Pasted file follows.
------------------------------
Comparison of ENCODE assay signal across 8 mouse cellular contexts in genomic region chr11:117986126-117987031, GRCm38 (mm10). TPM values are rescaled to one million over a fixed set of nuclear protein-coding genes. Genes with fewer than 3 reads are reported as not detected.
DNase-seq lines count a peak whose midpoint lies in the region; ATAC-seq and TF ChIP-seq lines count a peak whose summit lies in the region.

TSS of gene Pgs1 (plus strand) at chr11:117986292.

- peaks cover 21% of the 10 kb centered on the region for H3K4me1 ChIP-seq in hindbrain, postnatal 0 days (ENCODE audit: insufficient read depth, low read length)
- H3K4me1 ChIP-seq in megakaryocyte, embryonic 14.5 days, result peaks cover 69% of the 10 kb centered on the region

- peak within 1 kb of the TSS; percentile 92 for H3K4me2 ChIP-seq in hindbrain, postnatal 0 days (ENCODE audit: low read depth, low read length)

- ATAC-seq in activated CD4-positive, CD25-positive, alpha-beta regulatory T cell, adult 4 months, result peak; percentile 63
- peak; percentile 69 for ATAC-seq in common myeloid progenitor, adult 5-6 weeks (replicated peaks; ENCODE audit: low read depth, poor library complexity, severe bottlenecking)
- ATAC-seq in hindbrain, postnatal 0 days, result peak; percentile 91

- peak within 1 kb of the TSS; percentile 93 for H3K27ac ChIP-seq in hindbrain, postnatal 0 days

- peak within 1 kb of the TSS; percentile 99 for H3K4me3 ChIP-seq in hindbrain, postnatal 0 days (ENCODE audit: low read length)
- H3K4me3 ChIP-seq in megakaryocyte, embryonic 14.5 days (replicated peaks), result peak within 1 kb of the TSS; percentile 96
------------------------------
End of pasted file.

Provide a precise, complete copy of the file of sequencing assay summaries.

Comparison of ENCODE assay signal across 8 mouse cellular contexts in genomic region chr11:117986126-117987031, GRCm38 (mm10). TPM values are rescaled to one million over a fixed set of nuclear protein-coding genes. Genes with fewer than 3 reads are reported as not detected.
DNase-seq lines count a peak whose midpoint lies in the region; ATAC-seq and TF ChIP-seq lines count a peak whose summit lies in the region.

TSS of gene Pgs1 (plus strand) at chr11:117986292.

- peaks cover 21% of the 10 kb centered on the region for H3K4me1 ChIP-seq in hindbrain, postnatal 0 days (ENCODE audit: insufficient read depth, low read length)
- H3K4me1 ChIP-seq in megakaryocyte, embryonic 14.5 days, result peaks cover 69% of the 10 kb centered on the region

- peak within 1 kb of the TSS; percentile 92 for H3K4me2 ChIP-seq in hindbrain, postnatal 0 days (ENCODE audit: low read depth, low read length)

- ATAC-seq in activated CD4-positive, CD25-positive, alpha-beta regulatory T cell, adult 4 months, result peak; percentile 63
- peak; percentile 69 for ATAC-seq in common myeloid progenitor, adult 5-6 weeks (replicated peaks; ENCODE audit: low read depth, poor library complexity, severe bottlenecking)
- ATAC-seq in hindbrain, postnatal 0 days, result peak; percentile 91

- peak within 1 kb of the TSS; percentile 93 for H3K27ac ChIP-seq in hindbrain, postnatal 0 days

- peak within 1 kb of the TSS; percentile 99 for H3K4me3 ChIP-seq in hindbrain, postnatal 0 days (ENCODE audit: low read length)
- H3K4me3 ChIP-seq in megakaryocyte, embryonic 14.5 days (replicated peaks), result peak within 1 kb of the TSS; percentile 96